Appreciate the role and importance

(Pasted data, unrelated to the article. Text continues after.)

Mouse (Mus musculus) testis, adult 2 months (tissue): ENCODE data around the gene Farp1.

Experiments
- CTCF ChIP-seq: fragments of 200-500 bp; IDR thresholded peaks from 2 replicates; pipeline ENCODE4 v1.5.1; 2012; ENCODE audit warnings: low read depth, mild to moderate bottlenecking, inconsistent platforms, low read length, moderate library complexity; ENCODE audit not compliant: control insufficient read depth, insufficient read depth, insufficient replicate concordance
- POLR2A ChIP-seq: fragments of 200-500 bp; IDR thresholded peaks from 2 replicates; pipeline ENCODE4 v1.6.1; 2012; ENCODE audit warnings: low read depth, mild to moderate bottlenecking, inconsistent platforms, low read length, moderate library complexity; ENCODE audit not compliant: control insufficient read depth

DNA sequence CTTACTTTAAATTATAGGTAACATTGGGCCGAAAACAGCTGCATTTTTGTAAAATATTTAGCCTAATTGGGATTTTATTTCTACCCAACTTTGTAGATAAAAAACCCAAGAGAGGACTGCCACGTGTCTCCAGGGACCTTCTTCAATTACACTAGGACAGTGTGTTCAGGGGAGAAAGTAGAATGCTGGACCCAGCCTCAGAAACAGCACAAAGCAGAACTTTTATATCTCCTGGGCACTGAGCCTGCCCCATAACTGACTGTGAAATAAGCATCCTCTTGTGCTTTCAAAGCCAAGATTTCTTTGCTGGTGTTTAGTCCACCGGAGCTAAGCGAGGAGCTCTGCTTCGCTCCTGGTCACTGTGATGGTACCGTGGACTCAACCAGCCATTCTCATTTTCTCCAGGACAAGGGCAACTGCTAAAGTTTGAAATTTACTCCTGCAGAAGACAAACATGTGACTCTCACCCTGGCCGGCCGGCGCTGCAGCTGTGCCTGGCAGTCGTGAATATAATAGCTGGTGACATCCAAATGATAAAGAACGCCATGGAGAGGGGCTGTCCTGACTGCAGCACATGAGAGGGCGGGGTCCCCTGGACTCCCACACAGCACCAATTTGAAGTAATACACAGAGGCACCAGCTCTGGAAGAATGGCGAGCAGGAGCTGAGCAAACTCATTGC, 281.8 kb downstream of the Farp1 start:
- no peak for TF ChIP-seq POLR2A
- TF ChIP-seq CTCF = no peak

Chapter 9 MANAGING INVENTORY IN THE SUPPLY CHAIN 2013 Cengage Learning. All Rights Reserved. May not be scanned, copied or duplicated, or posted to a publicly accessible website, in whole or in part. After reading this chapter, you should be able to do the following: Learning Objectives Appreciate the role and importance of inventory in the economy. List the major reasons for carrying inventory. Discuss the major types of inventory, their costs, and their relationships to inventory decisions. Understand the fundamental differences among approaches to managing inventory. 2 2013 Cengage Learning. All Rights Reserved. May not be scanned, copied or duplicated, or posted to a publicly accessible website, in whole or in part. Describe the rationale and logic behind the economic order quantity (EOQ) approach to inventory decision making, and be able to solve some problems of a simple nature. Understand alternative approaches to managing inventoryjust-in-time (JIT), materials requirement planning (MRP), distribution requirements planning (DRP), and vendor-managed inventory (VMI). 3 Learning Objectives, continued 2013 Cengage Learning. All Rights Reserved. May not be scanned, copied or duplicated, or posted to a publicly accessible website, in whole or in part. Explain how inventory items can be classified. Know how inventory will vary as the number of stocking points changes. Make needed adjustments to the basic EOQ approach to respond to several special types of applications. 4 Learning Objectives, continued 2013 Cengage Learning. All Rights Reserved. May not be scanned, copied or duplicated, or posted to a publicly accessible website, in whole or in part. Inventory is an asset on the balance sheet and a variable expense on the income statement. Inventories also have an impact on return on investment (ROI) for the firm. Inventories also have an impact on return on investment (ROI) for an organization. Introduction 2013 Cengage Learning. All Rights Reserved. May not be scanned, copied or duplicated, or posted to a publicly accessible website, in whole or in part. Nominal GDP grew by 106.7 percent between 1994 and 2010. The value of inventory increased by 83.1 percent during the same time period. Inventory costs as a percent of GDP declined from 15.9 percent in 1994 to 14.1 percent in 2010. Inventory in the U.S. Economy 2013 Cengage Learning. All Rights Reserved. May not be scanned, copied or duplicated, or posted to a publicly accessible website, in whole or in part. Table 9.1 Macro Inventory vs. GDP 7 Source: 22nd Annual State of Logistics Report, CSCMP 2011 2013 Cengage Learning. All Rights Reserved. May not be scanned, copied or duplicated, or posted to a publicly accessible website, in whole or in part. Batching Economies or Cycle Stocks Arises from three sources. procurement production transportation Uncertainty and Safety Stocks All organizations are faced with uncertainty. On the demand side, there is usually uncertainty in how much customers will buy and when they will buy it. Inventory in the Firm 2013 Cengage Learning. All Rights Reserved. May not be scanned, copied or duplicated, or posted to a publicly accessible website, in whole or in part. Uncertainty and Safety Stocks, continued On the supply side, there might be uncertainty about obtaining what is needed from suppliers and how long it will take for the fulfillment of the order. Time/In-Transit and Work-in-Process Stocks The time associated with transportation means that even while goods are in motion, an inventory cost is associated with the time period. The longer the time, the higher the cost. 9 Inventory in the Firm, continued 2013 Cengage Learning. All Rights Reserved. May not be scanned, copied or duplicated, or posted to a publicly accessible website, in whole or in part. Time/In-Transit and Work-in-Process Stocks, continued WIP inventories, associated with manufacturing, can be significant while the length of time the inventory sits in a manufacturing facility waiting and should be carefully evaluated in relationship to scheduling techniques and the actual manufacturing/assembly technology. Seasonal Stocks Seasonality can occur in the supply of raw materials, in the demand for finished product, or in both. Those faced with seasonality issues are constantly challenged when determining how much inventory to accumulate. 10 Inventory in the Firm, continued 2013 Cengage Learning. All Rights Reserved. May not be scanned, copied or duplicated, or posted to a publicly accessible website, in whole or in part. Seasonal Stocks, continued Seasonality can impact transportation. Anticipatory Stocks A fifth reason to hold inventory arises when an organization anticipates that an unusual event might occur that will negatively impact its source of supply. The Importance of Inventory in Other Functional Areas Logistics interfaces with an organizations other functional areas. Marketing Manufacturing Finance 11 Inventory in the Firm, continued 2013 Cengage Learning. All Rights Reserved. May not be scanned, copied or duplicated, or posted to a publicly accessible website, in whole or in part. Table 9.2 Logistics Costs 2010 12 Source: 22nd Annual State of Logistics Report, CSCMP 2011 2013 Cengage Learning. All Rights Reserved. May not be scanned, copied or duplicated, or posted to a publicly accessible website, in whole or in part. Figure 9.1 ABC Power Tools In-Transit Inventory Analysis 13 Source: Robert A. Novak, Ph.D. 2013 Cengage Learning. All Rights Reserved. May not be scanned, copied or duplicated, or posted to a publicly accessible website, in whole or in part. Table 9.3 ABC Power Tools In-Transit Inventory Analysis Current 14 Source: Robert A. Novak, Ph.D. 2013 Cengage Learning. All Rights Reserved. May not be scanned, copied or duplicated, or posted to a publicly accessible website, in whole or in part. Table 9.4 ABC Power Tools In-Transit Inventory Analysis Proposed 15 Source: Robert A. Novak, Ph.D. 2013 Cengage Learning. All Rights Reserved. May not be scanned, copied or duplicated, or posted to a publicly accessible website, in whole or in part. Inventory Carrying Costs Capital Cost (interest or opportunity cost) cost of capital tied up in inventory and the resulting lost opportunity from investing that capital elsewhere hurdle rate weighted average cost of capital (WACC) Storage Space Cost Includes handling costs associated with moving products into and out of inventory, as well as such costs as rent, heat, and light. Can be variable. Inventory Costs 2013 Cengage Learning. All Rights Reserved. May not be scanned, copied or duplicated, or posted to a publicly accessible website, in whole or in part. Inventory Service Cost Includes insurance and taxes. Inventory Risk Cost Reflects the possibility that inventory value might decline for reasons beyond firms control. Calculating the Cost of Carrying Inventory First, determine the value of the item stored in inventory. Second, determine the cost of each individual carrying cost component to determine the total direct costs consumed by the item while being held in inventory. Third, divide the total costs calculated in Step 2 by the value of the item determined in Step 1. 17 Inventory Costs, continued 2013 Cengage Learning. All Rights Reserved. May not be scanned, copied or duplicated, or posted to a publicly accessible website, in whole or in part. Table 9.5 ABC Power Tools Inventory Carrying cost for Item 1 18 Source: Robert A. Novak, Ph.D. 2013 Cengage Learning. All Rights Reserved. May not be scanned, copied or duplicated, or posted to a publicly accessible website, in whole or in part. Table 9.6 ABC Power Tools Inventory Carrying cost for Item 1 to Customer 19 Source: Robert A. Novak, Ph.D. 2013 Cengage Learning. All Rights Reserved. May not be scanned, copied or duplicated, or posted to a publicly accessible website, in whole or in part. Table 9.7 Inventory Carrying Costs for ABC Power Tools 20 Source: Robert A. Novak, Ph.D. 2013 Cengage Learning. All Rights Reserved. May not be scanned, copied or duplicated, or posted to a publicly accessible website, in whole or in part. Order and Setup Cost Order Cost cost of placing order which may have both fixed and variable components Setup Costs expenses incurred each time an organization modifies a production or assembly line to produce a different item for inventory Expected Stockout Cost Back order results in the vendor incurring incremental variable costs associated with processing the extra shipment. Customer might decide to purchase a competitors product resulting in a direct loss for the supplier. Customer might decide to permanently switch to a competitors product with loss of income. 21 Inventory Costs, continued 2013 Cengage Learning. All Rights Reserved. May not be scanned, copied or duplicated, or posted to a publicly accessible website, in whole or in part. Table 9.9 Summary of Inventory and Order Cost 22 Source: C. John Langley, Ph.D. 2013 Cengage Learning. All Rights Reserved. May not be scanned, copied or duplicated, or posted to a publicly accessible website, in whole or in part. Figure 9.2 Inventory Costs 23 Source: C. John Langley, Ph.D. 2013 Cengage Learning. All Rights Reserved. May not be scanned, copied or duplicated, or posted to a publicly accessible website, in whole or in part. In-Transit Inventory Carrying Cost Owner of product while it is in transit will incur resulting carrying costs. In-transit inventory carrying cost becomes especially important on global moves since both distance and time from the shipping location both increase. Owner should consider its delivery time part of its inventory carrying cost. Key Differences Among Approaches to Managing Inventory Dependent versus Independent Demand independent when such demand is unrelated to the demand for other items dependent when it is directly related, or derives from, the demand for another inventory item or product 24 Inventory Costs, continued 2013 Cengage Learning. All Rights Reserved. May not be scanned, copied or duplicated, or posted to a publicly accessible website, in whole or in part. Figure 9.3 Safety Stocks and Service Levels 25 Source: Robert A. Novak, Ph.D. 2013 Cengage Learning. All Rights Reserved. May not be scanned, copied or duplicated, or posted to a publicly accessible website, in whole or in part. Figure 9.4 Inventory and Service Levels 26 Source: Robert A. Novak, Ph.D. 2013 Cengage Learning. All Rights Reserved. May not be scanned, copied or duplicated, or posted to a publicly accessible website, in whole or in part. Key Differences Among Approaches to Managing Inventory, continued Pull versus Push The pull approach relies on customer orders to move product through a logistics system, while the push approach uses inventory replenishment techniques in anticipation of demand to move products Principle Approaches & Techniques for Inventory Management Fixed order quantity model involves ordering a fixed amount of product each time reordering takes place 27 Inventory Costs, continued 2013 Cengage Learning. All Rights Reserved. May not be scanned, copied or duplicated, or posted to a publicly accessible website, in whole or in part. Principle Approaches & Techniques for Inventory Management, continued Simple EOQ Model The following are the basic assumptions of the simple EOQ model: A continuous, constant, and known rate of demand A constant and known replenishment or lead time All demand is satisfied A constant price or cost that is independent of the order quantity (i.e., no quantity discounts) No inventory in transit One item of inventory or no interaction between items Infinite planning horizon Unlimited capital 28 Inventory Costs, continued 2013 Cengage Learning. All Rights Reserved. May not be scanned, copied or duplicated, or posted to a publicly accessible website, in whole or in part. Figure 9.5 Fixed Order Quantity Model with Certainty 29 Source: John C. Coyle, DBA